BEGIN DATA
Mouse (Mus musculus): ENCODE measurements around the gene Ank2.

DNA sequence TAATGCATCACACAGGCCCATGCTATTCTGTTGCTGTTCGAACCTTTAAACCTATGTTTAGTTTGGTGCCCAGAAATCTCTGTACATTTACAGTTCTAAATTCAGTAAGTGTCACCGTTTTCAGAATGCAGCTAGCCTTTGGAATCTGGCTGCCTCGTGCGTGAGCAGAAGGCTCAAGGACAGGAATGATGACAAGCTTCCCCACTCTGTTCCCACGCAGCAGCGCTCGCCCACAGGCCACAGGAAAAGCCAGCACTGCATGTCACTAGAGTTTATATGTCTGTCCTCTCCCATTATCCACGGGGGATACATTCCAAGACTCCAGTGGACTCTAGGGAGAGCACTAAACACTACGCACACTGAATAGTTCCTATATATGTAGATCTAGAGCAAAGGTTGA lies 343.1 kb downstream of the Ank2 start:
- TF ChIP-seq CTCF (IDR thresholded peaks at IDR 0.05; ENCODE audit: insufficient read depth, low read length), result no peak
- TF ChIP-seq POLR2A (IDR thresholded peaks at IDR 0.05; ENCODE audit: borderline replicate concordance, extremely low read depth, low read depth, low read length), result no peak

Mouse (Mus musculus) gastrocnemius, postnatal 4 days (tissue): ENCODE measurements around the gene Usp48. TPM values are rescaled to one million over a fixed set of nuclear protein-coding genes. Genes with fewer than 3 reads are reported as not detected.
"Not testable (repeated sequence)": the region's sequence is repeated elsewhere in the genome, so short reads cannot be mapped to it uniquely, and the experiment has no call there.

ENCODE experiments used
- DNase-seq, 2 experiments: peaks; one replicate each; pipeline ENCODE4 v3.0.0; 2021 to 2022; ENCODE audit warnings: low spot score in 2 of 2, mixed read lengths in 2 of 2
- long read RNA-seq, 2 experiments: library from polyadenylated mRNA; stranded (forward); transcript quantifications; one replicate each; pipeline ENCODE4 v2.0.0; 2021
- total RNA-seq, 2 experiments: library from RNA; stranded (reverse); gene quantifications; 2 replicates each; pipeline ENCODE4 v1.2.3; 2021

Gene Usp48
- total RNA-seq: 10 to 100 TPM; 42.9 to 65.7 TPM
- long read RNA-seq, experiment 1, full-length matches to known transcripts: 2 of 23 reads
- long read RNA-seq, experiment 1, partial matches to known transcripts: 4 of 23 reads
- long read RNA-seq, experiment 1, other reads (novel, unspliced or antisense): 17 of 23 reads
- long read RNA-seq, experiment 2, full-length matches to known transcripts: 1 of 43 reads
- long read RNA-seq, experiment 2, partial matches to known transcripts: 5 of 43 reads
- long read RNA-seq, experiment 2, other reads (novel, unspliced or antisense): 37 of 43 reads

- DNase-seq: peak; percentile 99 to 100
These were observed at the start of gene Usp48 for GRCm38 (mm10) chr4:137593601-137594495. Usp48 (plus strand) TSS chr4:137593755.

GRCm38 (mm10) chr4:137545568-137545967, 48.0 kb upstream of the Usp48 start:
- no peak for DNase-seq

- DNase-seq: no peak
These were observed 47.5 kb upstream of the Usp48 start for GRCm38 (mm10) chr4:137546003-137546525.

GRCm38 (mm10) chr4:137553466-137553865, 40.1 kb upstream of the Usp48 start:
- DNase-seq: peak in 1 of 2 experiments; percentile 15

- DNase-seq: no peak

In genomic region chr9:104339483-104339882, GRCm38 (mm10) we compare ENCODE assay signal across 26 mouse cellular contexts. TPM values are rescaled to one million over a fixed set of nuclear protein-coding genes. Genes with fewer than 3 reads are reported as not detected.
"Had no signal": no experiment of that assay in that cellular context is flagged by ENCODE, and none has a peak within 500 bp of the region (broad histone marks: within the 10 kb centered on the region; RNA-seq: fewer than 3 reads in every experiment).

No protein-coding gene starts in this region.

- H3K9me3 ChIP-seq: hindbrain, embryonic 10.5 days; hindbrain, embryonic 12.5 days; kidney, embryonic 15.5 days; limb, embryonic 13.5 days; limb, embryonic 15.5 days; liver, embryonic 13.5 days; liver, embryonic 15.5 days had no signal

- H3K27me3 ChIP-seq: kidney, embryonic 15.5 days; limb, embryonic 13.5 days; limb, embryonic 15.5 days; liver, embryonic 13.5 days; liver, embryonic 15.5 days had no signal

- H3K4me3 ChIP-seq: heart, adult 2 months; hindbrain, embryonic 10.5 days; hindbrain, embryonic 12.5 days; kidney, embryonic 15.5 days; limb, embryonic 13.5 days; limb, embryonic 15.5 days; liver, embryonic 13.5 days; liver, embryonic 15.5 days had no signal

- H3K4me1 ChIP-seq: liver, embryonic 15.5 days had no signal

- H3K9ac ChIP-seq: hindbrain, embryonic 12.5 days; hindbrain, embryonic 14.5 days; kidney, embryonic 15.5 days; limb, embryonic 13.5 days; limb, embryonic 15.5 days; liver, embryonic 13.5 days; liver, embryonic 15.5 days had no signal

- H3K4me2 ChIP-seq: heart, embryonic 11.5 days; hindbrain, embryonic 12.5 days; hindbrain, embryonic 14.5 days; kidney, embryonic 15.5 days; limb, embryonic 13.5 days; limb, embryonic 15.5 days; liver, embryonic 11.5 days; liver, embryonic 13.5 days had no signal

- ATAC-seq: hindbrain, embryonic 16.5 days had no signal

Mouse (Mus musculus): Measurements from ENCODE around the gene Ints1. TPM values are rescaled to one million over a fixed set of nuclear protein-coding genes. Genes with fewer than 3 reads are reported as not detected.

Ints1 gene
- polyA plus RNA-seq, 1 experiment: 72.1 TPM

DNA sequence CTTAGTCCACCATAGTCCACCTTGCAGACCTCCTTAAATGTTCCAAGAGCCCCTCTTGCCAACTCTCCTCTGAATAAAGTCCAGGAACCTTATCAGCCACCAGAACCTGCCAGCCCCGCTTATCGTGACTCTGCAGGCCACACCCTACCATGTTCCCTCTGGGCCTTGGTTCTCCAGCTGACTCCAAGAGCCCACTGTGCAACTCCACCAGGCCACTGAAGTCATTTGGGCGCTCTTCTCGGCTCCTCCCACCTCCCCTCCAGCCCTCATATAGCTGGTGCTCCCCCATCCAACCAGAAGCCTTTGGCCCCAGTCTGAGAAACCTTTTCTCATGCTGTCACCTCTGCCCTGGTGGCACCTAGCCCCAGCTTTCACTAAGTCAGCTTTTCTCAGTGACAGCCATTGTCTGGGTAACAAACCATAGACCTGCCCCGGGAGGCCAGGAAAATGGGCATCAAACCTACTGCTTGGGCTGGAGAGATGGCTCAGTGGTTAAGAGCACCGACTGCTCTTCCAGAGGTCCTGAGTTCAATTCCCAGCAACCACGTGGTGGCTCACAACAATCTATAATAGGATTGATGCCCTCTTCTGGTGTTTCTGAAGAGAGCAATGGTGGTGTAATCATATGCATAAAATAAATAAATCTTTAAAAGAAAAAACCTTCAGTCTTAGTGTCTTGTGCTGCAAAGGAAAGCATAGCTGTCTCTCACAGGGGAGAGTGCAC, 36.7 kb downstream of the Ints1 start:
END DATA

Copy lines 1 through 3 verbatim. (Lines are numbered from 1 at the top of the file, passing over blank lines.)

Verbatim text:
Mouse (Mus musculus): ENCODE measurements around the gene Ank2.

DNA sequence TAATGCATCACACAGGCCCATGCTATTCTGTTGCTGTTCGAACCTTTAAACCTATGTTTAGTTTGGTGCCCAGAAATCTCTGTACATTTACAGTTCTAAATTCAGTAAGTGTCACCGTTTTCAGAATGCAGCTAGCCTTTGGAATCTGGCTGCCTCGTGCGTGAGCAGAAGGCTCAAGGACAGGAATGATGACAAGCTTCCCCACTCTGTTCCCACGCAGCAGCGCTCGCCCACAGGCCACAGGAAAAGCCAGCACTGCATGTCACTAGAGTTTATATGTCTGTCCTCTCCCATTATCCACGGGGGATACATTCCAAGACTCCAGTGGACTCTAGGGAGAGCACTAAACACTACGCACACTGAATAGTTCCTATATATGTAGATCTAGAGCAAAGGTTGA lies 343.1 kb downstream of the Ank2 start:
- TF ChIP-seq CTCF (IDR thresholded peaks at IDR 0.05; ENCODE audit: insufficient read depth, low read length), result no peak